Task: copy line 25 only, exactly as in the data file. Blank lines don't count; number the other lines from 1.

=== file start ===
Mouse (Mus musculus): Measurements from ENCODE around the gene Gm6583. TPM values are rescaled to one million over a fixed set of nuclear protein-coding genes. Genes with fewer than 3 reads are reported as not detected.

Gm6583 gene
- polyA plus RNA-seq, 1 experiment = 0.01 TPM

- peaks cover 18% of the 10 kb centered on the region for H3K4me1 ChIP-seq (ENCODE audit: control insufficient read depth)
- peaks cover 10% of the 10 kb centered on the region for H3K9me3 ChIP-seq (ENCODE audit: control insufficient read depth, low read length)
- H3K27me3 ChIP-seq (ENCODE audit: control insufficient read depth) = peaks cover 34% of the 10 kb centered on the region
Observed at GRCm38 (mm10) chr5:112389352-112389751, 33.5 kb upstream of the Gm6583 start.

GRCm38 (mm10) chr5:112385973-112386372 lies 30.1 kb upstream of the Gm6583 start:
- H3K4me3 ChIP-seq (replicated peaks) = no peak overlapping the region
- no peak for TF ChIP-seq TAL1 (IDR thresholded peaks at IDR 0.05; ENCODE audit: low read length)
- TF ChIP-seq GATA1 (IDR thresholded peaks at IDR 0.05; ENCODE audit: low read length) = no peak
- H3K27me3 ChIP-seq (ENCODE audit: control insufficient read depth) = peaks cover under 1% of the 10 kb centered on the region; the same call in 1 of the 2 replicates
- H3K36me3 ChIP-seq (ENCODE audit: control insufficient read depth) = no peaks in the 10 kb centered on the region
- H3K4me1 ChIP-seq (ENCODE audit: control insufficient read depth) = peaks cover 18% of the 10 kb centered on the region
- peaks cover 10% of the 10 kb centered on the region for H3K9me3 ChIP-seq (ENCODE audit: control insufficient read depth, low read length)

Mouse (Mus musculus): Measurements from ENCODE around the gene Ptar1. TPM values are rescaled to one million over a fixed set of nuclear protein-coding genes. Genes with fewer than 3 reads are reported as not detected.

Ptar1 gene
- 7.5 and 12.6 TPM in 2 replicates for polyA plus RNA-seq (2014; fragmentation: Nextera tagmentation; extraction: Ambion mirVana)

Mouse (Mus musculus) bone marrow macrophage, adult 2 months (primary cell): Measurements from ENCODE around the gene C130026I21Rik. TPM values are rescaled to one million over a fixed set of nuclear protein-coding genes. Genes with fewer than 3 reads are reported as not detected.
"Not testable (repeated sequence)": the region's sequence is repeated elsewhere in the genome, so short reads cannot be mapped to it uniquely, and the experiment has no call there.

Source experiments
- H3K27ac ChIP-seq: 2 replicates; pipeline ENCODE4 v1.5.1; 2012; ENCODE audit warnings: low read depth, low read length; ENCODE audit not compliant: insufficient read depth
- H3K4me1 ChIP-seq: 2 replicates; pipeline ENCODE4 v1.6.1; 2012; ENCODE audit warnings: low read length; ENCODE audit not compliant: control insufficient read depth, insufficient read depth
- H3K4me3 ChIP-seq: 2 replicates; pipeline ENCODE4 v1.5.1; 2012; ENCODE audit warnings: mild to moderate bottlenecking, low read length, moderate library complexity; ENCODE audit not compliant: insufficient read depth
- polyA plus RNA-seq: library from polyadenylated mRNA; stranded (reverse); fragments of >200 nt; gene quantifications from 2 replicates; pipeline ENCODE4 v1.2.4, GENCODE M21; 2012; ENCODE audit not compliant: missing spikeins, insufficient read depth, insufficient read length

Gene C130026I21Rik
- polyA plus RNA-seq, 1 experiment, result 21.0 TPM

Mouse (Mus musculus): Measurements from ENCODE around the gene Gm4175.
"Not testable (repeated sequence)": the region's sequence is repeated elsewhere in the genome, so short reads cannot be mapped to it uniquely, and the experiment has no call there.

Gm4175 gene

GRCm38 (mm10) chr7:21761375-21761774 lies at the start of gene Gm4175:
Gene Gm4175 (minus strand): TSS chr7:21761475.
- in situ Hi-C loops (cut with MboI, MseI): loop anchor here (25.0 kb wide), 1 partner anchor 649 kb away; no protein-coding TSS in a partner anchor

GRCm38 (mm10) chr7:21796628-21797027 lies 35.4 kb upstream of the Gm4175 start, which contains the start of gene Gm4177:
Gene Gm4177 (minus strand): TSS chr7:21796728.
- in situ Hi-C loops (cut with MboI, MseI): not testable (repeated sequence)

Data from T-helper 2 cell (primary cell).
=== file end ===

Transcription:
- polyA plus RNA-seq: library from polyadenylated mRNA; stranded (reverse); fragments of >200 nt; gene quantifications from 2 replicates; pipeline ENCODE4 v1.2.4, GENCODE M21; 2012; ENCODE audit not compliant: missing spikeins, insufficient read depth, insufficient read length